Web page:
.@ Tony Finch – blog

At the end of http://fanf.livejournal.com/65911.html I mentioned that it might be beneficial to have multiple queues, in order to reduce the density of garbage in the older parts of the queue. There are at least a couple of other reasons why one might want multiple queues.

Even faster

In the absence of any other bottlenecks, the MTA is going to be limited by the rate that it can fsync the main queue. You can raise this limit if you have two parallel queues on different disks, and spread the load of incoming messages between them. I got this idea from the Sendmail X design document which describes a similar (but not quite so neat) queue structure to the one I have been describing.


SMTP's TURN feature allows a client to ask the server to deliver any email queued on the server for a particular domain. This might be used by business dial-up customers who call in to their ISP every so often to collect email.

There are two variants of TURN in the current specifications, ETRN and ATRN, because the original form was insecure. With ETRN the server delivers the queued messages as if from a normal queue run; the only security concern is that the server must have some throttling to prevent clients from starting unlimited numbers of queue runners. With ATRN the existing connection is used to deliver the messages from the server to the client, which switch roles after the ATRN command. The client must be authenticated so that the server knows the client is permitted to receive the email it is asking for. ATRN is used on the "on-demand mail relay" port 366 instead of the usual SMTP port.

The basic implementation of ETRN (common to sendmail, Exim, and older Postfix) is for the server to fire off sendmail -qR, which scans the entire queue for messages with recipient addresses containing the domain given by the client. This is horribly inefficient if you have lots of messages on the queue, and the more clients you have using ETRN the more your queues get clogged with undeliverable messages.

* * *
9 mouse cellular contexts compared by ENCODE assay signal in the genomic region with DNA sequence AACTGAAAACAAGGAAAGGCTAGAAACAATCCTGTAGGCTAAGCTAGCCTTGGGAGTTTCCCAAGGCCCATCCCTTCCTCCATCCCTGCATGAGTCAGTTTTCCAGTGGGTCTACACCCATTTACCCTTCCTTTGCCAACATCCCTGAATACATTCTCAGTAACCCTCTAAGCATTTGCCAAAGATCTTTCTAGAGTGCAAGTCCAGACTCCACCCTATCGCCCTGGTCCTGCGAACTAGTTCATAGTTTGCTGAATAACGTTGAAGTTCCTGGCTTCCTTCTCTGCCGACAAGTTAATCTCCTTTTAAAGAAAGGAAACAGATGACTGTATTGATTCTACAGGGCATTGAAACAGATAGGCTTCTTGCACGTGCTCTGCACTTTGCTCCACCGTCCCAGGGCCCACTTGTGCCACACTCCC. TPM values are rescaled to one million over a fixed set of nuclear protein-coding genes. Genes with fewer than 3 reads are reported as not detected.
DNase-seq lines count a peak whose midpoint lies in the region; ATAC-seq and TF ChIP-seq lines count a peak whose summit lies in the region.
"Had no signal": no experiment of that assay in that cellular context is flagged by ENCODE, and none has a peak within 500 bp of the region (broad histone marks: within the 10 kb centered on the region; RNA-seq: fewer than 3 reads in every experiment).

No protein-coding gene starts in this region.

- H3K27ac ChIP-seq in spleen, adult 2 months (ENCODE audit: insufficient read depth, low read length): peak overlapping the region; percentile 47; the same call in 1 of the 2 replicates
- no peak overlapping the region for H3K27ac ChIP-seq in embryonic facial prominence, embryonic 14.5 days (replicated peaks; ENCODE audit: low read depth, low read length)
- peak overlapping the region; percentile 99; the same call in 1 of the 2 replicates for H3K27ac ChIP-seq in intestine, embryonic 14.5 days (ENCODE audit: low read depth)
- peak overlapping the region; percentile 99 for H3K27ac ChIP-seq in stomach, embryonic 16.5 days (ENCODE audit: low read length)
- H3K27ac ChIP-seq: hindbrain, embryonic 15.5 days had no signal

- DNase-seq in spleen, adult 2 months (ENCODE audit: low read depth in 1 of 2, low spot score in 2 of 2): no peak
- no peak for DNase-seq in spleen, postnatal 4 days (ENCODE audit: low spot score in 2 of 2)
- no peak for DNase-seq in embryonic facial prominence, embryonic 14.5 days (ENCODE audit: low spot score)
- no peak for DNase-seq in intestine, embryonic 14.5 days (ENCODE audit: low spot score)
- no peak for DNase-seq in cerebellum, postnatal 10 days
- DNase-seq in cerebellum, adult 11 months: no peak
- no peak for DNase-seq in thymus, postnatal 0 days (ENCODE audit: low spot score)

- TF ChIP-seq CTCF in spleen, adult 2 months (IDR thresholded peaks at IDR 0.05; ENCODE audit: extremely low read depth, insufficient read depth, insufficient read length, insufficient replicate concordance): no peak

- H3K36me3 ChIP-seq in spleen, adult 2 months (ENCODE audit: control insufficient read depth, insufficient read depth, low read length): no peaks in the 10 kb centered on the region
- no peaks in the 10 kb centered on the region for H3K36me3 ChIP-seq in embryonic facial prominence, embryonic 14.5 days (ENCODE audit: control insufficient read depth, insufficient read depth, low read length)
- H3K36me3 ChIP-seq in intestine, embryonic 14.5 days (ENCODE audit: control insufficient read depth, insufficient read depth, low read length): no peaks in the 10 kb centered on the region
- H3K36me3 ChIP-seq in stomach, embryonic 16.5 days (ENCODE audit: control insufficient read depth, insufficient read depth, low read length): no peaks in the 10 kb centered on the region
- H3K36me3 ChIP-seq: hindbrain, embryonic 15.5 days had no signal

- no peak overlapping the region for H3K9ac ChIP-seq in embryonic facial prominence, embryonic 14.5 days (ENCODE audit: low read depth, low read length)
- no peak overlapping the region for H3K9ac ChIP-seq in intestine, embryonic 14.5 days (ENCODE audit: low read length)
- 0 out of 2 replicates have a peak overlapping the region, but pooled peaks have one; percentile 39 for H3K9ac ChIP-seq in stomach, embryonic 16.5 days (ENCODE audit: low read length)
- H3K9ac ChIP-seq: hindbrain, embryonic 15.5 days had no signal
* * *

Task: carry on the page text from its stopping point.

The solution to this problem is to get messages for your ETRN domains off the queue; with Exim this is typically done by delivering them to a batch-SMTP file per domain, which can then be re-injected for delivery fairly efficiently when the client says ETRN. This kind of setup is a must for ATRN: whereas ETRN uses normal SMTP routing and delivery (which works if the clients have static IP addresses), ATRN does not, so there is generally no way to deliver the messages except by ATRN. ETRN is an optimisation to allow clients to tell the server not to wait for a retry timeout, whereas ATRN is purely on-demand so it is actually wrong to leave the messages on the retry queue.

With my log-structured queues we can use this idea but do it more efficiently. When a message is addressed to an ATRN domain, or cannot be delivered to an ETRN domain, its envelope is written to that domain's queue instead of appended to the main queue. One thing that makes this slightly more interesting is that the envelope may have to be split if it has recipients at multiple domains. This introduces the requirement for some kind of reference counting of spool files. The per-domain queue files are not routinely scanned, and when a client requests a delivery the server can simply and efficiently work through its queue.

Postfix leaves ETRN messages on its "deferred" queue, but optimises ETRN by keeping per-domain indexes of messages. This has the advantage of avoiding the need to split messages per domain, and means that ETRN domains are still retried even if the client doesn't ask. However it means that the deferred queue can get large and normal queue runs can get expensive. We should also periodically retry ETRN domains, but this won't happen unless they have messages on the main queue. To deal with that we should periodically probe these domains, which does not need any disk activity if the domain remains unreachable.